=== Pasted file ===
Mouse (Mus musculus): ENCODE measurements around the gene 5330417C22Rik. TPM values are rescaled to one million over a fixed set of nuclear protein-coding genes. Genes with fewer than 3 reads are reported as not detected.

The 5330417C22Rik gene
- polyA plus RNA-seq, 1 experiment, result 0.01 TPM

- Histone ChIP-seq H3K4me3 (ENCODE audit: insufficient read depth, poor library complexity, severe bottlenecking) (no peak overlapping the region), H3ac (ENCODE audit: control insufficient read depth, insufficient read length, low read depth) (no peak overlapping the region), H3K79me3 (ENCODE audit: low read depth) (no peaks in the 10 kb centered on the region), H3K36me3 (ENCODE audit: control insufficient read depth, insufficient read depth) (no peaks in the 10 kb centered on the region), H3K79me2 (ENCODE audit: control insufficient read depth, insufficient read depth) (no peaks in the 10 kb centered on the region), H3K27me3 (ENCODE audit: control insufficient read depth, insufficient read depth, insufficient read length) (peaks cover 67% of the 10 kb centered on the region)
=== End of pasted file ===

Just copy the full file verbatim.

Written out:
Mouse (Mus musculus): ENCODE measurements around the gene 5330417C22Rik. TPM values are rescaled to one million over a fixed set of nuclear protein-coding genes. Genes with fewer than 3 reads are reported as not detected.

The 5330417C22Rik gene
- polyA plus RNA-seq, 1 experiment, result 0.01 TPM

- Histone ChIP-seq H3K4me3 (ENCODE audit: insufficient read depth, poor library complexity, severe bottlenecking) (no peak overlapping the region), H3ac (ENCODE audit: control insufficient read depth, insufficient read length, low read depth) (no peak overlapping the region), H3K79me3 (ENCODE audit: low read depth) (no peaks in the 10 kb centered on the region), H3K36me3 (ENCODE audit: control insufficient read depth, insufficient read depth) (no peaks in the 10 kb centered on the region), H3K79me2 (ENCODE audit: control insufficient read depth, insufficient read depth) (no peaks in the 10 kb centered on the region), H3K27me3 (ENCODE audit: control insufficient read depth, insufficient read depth, insufficient read length) (peaks cover 67% of the 10 kb centered on the region)